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Since receiving the initial dose of zinc, none of our 4 patients became clinically symptomatic for WD or developed any evidence of zinc toxicity such as elevated serum amylase and lipase, iron-deficiency anemia, or pancytopenia reflecting copper deficiency. Three patients developed nausea, which resolved spontaneously.

AST, ALT, and 24-hour urinary copper decreased sharply after initiation of zinc monotherapy (Table 2). Nonceruloplasmin serum copper was maintained below 25 μg/dL. Urinary copper excretion for 24 hours was kept between 1 and 3 μg · kg−1 · day−1. Results of other liver-related tests such as serum bilirubin and albumin, prothrombin time, and abdominal ultrasonography were normal.



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Previous reports demonstrated zinc to be a fully effective, nontoxic therapy for prophylactic treatment of presymptomatic patients with WD (2,5,6). Additionally, these studies found zinc to be efficacious, safe, and cost-effective as an initial treatment of patients with hepatic and neurologic presentations of WD.

For maintenance therapy in presymptomatic patients, zinc is recommended as the first choice (1,6); however, only 3 reported studies have evaluated zinc monotherapy initiated at the time of diagnosis in pediatric patients younger than 10 years with presymptomatic WD (3,7,8). Almost all of the reports described zinc treatment of WD in patients older than 10 years. Our results confirmed the safety and effectiveness of zinc monotherapy from the time of diagnosis in the early pediatric age group.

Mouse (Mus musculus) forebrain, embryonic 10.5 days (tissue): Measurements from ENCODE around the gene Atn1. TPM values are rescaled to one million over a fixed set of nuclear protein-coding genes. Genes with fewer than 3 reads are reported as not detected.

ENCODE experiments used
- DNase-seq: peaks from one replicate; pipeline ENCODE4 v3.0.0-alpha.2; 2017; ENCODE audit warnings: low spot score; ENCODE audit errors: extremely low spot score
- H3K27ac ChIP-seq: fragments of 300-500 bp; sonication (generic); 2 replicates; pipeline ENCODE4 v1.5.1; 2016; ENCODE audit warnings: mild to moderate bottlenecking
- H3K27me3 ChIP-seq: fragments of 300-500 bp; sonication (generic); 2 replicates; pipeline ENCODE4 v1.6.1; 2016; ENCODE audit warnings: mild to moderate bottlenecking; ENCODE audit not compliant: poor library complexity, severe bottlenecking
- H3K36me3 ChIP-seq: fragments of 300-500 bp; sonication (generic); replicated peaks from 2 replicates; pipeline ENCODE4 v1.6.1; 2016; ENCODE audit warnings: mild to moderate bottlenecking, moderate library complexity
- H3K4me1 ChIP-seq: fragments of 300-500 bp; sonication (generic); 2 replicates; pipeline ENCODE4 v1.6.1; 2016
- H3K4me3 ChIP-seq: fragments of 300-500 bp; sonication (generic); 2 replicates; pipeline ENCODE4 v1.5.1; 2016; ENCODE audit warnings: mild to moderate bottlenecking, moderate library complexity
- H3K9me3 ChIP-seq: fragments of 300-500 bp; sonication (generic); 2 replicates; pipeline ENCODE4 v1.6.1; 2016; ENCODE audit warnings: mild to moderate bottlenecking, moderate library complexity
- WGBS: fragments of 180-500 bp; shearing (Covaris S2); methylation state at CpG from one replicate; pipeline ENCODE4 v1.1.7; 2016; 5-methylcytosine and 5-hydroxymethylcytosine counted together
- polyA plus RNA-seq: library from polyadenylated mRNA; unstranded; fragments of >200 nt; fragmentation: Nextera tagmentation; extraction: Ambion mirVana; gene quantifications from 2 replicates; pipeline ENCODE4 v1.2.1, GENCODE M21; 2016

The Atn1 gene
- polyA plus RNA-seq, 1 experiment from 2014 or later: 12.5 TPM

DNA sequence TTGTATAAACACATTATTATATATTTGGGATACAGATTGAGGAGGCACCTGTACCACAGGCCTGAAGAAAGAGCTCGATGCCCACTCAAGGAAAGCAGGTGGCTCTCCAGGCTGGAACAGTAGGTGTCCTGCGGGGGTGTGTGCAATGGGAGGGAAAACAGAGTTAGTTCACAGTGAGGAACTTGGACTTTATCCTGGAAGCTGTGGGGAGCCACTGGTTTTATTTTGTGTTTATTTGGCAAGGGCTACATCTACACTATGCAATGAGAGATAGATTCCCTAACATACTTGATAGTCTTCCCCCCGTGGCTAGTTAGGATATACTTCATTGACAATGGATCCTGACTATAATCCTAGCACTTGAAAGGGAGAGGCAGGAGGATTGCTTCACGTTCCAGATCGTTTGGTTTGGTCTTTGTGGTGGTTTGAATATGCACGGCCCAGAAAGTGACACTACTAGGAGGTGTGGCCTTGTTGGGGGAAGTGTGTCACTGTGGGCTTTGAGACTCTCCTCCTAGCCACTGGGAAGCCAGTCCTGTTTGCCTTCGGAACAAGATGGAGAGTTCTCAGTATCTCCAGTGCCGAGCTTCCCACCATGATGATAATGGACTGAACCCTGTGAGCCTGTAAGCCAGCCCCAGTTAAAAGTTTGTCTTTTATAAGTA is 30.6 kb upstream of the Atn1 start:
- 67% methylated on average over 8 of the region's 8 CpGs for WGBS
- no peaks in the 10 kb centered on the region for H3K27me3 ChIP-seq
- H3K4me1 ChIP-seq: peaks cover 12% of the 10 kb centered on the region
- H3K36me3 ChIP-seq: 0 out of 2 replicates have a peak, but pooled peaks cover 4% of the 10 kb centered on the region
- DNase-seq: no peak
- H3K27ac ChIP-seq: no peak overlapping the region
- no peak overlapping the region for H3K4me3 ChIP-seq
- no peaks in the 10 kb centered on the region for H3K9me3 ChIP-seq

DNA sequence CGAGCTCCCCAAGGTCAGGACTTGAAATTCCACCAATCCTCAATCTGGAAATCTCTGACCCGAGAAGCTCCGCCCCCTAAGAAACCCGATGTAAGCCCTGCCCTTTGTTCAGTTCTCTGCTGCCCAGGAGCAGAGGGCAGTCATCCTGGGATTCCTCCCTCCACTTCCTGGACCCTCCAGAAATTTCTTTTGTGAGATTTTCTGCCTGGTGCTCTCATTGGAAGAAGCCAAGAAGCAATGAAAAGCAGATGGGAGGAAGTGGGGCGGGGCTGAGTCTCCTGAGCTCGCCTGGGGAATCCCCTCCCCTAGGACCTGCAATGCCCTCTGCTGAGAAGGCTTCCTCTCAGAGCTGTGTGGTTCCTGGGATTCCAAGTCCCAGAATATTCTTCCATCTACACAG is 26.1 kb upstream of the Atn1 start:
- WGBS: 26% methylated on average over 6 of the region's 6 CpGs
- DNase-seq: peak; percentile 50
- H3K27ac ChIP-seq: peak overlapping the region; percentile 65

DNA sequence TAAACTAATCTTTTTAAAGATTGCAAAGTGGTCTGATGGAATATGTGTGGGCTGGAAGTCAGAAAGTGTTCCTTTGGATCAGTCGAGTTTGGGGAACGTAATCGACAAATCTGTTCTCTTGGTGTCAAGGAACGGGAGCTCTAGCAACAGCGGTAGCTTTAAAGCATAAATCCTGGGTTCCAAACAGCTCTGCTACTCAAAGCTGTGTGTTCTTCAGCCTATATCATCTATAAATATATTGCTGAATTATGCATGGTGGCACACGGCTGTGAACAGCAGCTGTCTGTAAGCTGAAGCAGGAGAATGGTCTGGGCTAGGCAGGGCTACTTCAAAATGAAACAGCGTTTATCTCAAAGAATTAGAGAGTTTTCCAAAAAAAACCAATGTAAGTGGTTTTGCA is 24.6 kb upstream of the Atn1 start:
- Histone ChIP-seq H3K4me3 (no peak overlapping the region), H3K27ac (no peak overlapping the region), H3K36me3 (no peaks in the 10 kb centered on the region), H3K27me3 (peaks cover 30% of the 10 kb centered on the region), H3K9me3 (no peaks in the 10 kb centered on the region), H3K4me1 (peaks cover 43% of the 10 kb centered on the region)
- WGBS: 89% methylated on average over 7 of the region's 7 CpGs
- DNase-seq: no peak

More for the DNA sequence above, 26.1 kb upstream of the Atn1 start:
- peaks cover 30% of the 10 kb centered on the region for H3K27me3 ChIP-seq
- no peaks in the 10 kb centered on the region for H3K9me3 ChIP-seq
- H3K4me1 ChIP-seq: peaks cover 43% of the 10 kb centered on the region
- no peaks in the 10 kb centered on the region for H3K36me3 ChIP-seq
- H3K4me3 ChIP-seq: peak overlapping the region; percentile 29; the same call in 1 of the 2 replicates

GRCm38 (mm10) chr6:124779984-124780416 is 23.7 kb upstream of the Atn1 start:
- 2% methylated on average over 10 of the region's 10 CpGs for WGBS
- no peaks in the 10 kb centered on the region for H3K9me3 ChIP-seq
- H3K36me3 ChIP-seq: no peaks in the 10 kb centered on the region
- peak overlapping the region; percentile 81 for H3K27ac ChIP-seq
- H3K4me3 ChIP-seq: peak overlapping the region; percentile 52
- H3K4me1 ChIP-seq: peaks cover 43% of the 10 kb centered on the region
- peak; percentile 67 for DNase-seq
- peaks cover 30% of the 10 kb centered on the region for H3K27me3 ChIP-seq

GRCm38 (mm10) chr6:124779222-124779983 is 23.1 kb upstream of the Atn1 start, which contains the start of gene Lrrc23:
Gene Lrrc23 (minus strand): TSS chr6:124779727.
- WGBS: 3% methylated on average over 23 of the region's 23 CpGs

Previous reports of long-term effectiveness of zinc monotherapy (2,3,7,9,10) provided only limited laboratory data for the first few months of therapy after diagnosis; nonetheless, early changes of AST and ALT and 24-hour urinary copper during the introduction of zinc monotherapy are of considerable clinical interest. One month after we began treatment, AST and ALT decreased to <100 U/L, which we attribute to the removal of toxic copper accumulation from the liver. AST and ALT and 24-hour urinary copper in our 4 patients decreased to a desirable range within 12 months. We evaluated liver function in this disease and concentrations of copper in liver tissue and/or inflammatory liver histopathologic findings. Repeated liver biopsy is difficult to perform in many patients with WD; therefore, serum concentrations of AST and ALT were important in assessing liver function in the present study.